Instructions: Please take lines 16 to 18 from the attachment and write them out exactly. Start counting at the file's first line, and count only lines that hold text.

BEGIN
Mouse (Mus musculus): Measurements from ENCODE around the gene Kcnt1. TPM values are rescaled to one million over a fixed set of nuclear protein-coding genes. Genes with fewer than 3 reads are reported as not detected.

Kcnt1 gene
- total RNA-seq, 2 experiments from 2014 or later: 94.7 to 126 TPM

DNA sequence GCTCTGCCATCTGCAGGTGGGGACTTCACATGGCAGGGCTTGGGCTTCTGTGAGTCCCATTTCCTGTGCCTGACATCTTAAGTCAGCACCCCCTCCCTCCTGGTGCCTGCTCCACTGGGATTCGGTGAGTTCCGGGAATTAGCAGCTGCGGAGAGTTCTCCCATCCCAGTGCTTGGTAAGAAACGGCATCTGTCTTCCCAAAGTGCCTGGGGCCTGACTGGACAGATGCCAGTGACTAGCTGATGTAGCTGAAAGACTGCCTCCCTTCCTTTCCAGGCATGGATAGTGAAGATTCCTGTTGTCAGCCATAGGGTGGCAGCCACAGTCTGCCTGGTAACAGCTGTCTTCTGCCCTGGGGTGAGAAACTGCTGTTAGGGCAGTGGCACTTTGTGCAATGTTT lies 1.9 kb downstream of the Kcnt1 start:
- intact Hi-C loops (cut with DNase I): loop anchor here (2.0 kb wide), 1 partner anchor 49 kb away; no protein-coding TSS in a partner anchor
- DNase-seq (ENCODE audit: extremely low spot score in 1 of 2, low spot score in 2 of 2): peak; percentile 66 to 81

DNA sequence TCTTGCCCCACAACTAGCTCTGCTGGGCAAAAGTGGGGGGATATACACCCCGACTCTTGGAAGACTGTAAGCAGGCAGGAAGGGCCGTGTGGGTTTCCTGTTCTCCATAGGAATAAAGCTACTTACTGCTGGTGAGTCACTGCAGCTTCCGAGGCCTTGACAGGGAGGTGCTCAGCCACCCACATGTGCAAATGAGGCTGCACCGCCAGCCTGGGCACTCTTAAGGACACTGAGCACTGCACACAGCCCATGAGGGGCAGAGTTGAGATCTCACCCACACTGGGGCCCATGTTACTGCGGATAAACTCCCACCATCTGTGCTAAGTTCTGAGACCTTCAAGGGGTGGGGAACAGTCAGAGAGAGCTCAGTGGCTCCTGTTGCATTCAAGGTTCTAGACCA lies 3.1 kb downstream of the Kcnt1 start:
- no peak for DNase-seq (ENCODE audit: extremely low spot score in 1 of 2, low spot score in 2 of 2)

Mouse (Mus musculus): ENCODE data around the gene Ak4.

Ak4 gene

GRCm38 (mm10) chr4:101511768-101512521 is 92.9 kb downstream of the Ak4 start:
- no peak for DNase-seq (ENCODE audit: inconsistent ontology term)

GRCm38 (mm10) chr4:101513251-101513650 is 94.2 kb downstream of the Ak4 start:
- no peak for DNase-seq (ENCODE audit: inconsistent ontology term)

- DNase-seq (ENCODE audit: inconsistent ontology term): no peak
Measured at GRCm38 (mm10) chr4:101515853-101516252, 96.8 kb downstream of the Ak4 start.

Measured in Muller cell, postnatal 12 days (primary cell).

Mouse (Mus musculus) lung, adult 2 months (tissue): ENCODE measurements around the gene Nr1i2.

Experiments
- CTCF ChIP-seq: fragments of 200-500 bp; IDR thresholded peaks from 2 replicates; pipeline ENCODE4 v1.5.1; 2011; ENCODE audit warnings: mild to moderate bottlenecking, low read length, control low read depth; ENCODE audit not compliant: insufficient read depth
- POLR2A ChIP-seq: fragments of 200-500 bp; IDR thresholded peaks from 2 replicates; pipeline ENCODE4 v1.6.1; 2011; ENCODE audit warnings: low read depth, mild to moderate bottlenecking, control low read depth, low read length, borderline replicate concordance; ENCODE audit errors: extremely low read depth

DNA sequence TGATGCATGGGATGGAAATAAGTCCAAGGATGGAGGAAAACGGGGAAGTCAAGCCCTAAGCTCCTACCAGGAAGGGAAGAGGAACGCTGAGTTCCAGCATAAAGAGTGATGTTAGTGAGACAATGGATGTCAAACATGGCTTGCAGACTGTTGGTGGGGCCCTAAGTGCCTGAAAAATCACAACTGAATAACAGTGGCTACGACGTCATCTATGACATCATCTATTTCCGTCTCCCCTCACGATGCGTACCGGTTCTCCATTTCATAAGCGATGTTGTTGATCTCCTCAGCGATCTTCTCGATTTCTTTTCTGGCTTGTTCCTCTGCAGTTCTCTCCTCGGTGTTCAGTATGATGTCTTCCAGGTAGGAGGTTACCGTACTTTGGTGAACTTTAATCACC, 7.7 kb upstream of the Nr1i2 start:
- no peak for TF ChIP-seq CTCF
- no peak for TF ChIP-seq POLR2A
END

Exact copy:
Measured at GRCm38 (mm10) chr4:101515853-101516252, 96.8 kb downstream of the Ak4 start.

Measured in Muller cell, postnatal 12 days (primary cell).

Mouse (Mus musculus) lung, adult 2 months (tissue): ENCODE measurements around the gene Nr1i2.